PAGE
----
It is possible to send multiple packets as a batch by simply ignoring the reply from the target and inserting a delay (nominally 50-100 milliseconds) between packets. The idea here is to allow scripting of the packets via a simple text file that can be sent directly to the serial port with a terminal emulator (HyperTerminal on Windows, or minicom on Linux). A downside of this approach is that packet errors may not be caught by the host.

Error Packet Format

If an error occurs while the target system is processing a packet, the response will be:

E<nn>\n

where <nn> is a two digit, hexadecimal error code. Possible error codes are listed in Table 2.

Error packets do not include a CRC.

Data Packet Format

Data packets can be either requests or responses. In either case, the format of a data packet is:

$<data>#<crc>\n

where $ denotes the start of the packet, <data> is the packet's data, # marks the end of the data and <crc> is an optional 16 bit Cyclic Redundancy Checksum (CRC). The newline character terminates the transmission. The <data> part of the packet should not contain the $, # or newline characters.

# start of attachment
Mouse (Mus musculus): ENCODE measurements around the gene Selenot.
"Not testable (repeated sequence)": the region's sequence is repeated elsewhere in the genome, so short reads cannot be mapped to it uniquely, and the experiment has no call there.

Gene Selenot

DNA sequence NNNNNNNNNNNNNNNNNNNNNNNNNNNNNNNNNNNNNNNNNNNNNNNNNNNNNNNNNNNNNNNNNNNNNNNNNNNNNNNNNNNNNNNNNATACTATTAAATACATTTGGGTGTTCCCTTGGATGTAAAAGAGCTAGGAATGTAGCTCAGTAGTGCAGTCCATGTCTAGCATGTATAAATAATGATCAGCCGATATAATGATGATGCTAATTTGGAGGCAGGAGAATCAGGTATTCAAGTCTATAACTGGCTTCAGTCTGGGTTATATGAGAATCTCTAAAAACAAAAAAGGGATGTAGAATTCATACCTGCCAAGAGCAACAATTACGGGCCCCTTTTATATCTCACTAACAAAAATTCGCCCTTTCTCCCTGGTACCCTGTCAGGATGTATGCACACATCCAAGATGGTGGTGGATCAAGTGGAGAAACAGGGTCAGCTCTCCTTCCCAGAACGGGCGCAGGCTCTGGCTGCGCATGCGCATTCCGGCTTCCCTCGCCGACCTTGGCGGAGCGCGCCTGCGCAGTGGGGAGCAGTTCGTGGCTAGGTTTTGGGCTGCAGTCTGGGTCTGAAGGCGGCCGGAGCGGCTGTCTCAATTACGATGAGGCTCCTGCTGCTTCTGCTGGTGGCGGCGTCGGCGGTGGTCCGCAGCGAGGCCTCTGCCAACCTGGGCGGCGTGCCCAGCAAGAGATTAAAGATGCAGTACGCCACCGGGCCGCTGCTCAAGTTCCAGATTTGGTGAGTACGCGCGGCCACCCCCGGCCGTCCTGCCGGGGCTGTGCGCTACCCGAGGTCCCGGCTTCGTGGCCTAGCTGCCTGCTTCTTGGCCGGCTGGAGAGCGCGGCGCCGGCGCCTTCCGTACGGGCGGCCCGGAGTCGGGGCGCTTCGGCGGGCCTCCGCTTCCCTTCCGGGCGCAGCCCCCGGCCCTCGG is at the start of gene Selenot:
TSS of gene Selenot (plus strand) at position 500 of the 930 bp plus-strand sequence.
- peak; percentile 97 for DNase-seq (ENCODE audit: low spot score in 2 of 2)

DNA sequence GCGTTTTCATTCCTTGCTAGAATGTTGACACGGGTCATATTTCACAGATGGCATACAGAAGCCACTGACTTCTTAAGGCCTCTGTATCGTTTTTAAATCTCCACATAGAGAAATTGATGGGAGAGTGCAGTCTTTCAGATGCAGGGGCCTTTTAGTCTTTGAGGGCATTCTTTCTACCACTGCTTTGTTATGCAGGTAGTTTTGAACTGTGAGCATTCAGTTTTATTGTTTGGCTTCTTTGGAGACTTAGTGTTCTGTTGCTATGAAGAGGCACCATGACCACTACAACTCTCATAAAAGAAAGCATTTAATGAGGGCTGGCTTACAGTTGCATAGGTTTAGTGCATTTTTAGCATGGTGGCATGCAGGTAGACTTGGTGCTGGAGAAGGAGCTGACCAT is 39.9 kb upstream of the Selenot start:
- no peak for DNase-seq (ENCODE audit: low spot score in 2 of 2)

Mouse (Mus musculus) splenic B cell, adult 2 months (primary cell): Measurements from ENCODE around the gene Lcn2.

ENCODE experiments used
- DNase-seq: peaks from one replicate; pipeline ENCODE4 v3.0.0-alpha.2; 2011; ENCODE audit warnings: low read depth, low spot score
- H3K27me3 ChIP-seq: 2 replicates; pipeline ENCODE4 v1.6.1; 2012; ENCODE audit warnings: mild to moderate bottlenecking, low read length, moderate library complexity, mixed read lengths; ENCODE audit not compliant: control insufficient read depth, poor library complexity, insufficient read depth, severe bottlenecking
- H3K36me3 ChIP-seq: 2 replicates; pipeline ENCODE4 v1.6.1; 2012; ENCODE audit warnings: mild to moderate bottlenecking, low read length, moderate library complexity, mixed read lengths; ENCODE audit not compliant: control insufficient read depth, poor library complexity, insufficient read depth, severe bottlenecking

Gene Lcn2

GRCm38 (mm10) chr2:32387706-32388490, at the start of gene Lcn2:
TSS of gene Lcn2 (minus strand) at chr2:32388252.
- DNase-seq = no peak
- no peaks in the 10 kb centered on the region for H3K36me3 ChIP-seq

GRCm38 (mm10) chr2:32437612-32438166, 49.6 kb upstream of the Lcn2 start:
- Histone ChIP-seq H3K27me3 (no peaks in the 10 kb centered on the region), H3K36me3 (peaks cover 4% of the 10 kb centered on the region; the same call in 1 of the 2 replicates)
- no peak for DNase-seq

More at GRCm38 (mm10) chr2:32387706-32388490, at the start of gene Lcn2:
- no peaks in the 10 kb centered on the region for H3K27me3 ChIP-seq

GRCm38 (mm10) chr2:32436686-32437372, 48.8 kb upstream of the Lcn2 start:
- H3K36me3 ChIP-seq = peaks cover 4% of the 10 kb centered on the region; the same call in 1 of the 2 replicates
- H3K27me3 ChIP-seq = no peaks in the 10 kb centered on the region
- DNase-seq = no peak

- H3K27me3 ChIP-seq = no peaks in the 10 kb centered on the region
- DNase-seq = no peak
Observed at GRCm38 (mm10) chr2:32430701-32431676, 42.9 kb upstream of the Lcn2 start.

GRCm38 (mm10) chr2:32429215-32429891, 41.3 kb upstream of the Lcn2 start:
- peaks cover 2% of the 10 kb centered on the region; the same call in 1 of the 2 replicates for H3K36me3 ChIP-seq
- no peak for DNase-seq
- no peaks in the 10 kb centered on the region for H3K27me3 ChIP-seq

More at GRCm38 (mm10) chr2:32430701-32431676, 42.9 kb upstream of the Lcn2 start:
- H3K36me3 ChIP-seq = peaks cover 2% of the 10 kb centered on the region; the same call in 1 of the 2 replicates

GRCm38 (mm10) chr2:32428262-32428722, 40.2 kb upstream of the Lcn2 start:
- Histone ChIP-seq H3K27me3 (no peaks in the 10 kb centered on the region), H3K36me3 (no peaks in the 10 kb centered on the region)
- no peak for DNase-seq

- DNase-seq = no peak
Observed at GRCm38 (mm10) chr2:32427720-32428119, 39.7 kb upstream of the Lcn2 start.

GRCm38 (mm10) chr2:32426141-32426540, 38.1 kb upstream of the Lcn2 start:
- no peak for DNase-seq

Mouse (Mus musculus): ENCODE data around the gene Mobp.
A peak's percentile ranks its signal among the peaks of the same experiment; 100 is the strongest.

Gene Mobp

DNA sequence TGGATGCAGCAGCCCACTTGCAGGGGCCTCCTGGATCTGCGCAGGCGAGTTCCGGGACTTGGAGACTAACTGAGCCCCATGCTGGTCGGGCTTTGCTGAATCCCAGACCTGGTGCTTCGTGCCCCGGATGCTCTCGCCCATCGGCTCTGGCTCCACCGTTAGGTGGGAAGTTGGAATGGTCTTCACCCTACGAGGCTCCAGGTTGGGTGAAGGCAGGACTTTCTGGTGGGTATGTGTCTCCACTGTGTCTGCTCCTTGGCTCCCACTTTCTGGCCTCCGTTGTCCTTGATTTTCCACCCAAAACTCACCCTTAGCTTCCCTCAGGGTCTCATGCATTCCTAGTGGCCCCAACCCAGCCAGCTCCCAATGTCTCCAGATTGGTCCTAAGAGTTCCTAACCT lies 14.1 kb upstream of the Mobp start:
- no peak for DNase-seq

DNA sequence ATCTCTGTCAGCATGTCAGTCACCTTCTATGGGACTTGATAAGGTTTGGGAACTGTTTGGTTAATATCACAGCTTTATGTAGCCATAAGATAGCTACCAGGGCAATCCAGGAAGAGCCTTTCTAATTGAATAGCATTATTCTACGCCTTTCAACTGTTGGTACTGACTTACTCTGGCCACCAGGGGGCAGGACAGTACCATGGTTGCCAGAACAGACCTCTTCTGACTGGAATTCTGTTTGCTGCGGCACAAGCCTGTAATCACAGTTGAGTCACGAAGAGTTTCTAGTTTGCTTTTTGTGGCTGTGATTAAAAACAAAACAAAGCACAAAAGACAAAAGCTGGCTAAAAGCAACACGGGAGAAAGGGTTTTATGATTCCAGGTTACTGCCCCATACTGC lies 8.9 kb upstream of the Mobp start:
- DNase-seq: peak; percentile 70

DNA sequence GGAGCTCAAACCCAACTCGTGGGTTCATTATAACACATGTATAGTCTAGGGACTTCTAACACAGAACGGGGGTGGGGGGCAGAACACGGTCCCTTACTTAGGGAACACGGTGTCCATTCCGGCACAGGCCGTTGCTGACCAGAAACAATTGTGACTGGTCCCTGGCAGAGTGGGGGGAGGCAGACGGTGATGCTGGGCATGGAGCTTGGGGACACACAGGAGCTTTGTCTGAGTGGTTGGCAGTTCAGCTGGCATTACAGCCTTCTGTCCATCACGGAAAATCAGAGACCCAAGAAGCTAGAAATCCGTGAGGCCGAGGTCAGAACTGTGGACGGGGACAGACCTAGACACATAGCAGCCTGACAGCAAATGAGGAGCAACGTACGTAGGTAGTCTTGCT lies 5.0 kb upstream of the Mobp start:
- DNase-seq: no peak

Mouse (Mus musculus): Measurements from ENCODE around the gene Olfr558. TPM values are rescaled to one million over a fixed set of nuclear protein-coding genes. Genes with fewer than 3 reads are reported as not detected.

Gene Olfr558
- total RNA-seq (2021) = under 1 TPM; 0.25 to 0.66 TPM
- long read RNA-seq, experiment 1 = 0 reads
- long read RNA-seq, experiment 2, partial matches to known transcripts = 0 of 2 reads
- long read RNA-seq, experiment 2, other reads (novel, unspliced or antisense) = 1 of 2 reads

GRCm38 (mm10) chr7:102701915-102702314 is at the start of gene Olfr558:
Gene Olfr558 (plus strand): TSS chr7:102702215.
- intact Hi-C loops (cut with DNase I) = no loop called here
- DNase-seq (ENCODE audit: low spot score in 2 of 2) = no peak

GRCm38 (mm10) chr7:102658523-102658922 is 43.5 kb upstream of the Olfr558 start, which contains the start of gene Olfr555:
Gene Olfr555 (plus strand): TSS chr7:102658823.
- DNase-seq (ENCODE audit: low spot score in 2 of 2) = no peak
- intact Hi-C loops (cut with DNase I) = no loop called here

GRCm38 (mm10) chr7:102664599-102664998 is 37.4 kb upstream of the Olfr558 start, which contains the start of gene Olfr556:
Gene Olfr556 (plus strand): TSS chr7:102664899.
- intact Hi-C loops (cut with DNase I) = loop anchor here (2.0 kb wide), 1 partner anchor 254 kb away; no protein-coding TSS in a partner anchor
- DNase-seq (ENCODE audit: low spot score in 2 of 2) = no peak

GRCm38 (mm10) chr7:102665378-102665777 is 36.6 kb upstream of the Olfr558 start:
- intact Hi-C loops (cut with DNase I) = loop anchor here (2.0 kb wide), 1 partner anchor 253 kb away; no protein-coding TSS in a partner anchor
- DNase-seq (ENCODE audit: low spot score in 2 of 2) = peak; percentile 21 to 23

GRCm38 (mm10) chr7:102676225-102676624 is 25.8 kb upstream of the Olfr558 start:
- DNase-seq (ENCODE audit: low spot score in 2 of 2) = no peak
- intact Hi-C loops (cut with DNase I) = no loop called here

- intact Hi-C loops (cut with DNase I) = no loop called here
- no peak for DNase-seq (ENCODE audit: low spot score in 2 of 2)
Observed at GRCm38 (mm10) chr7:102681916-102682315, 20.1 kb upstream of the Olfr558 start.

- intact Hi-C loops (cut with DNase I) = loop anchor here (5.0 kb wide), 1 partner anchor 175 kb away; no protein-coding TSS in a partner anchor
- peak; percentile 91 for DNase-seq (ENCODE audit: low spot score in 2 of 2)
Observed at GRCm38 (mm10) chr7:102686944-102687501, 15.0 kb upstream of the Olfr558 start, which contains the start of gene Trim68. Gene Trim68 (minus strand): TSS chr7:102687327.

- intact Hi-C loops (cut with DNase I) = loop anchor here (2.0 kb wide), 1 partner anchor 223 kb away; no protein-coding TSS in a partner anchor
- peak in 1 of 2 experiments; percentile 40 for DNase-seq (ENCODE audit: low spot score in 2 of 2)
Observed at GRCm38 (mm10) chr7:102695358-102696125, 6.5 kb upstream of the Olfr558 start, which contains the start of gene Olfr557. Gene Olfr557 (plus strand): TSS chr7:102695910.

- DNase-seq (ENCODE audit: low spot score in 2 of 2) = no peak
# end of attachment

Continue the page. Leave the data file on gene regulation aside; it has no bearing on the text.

If the <crc> is present, it must be exactly 4 hexadecimal digits (case is ignored). The target will generate an error if the CRC is invalid. The CRC calculation will include the leading $ and trailing # characters in addition to the <data> portion of the packet.

If the host wishes to use CRC's for packet transmission, the C function shown in the Example CRC16 Function section can be used to calculate the CRC value. An example of using that function is shown in the Example CRC16 Usage section.

The target will always generate the CRC when sending data packets.

The various data packet types are summarized in Table 1. A detailed description of request packet types and the expected responses is given in the following sections of this manual.

The Object Dictionary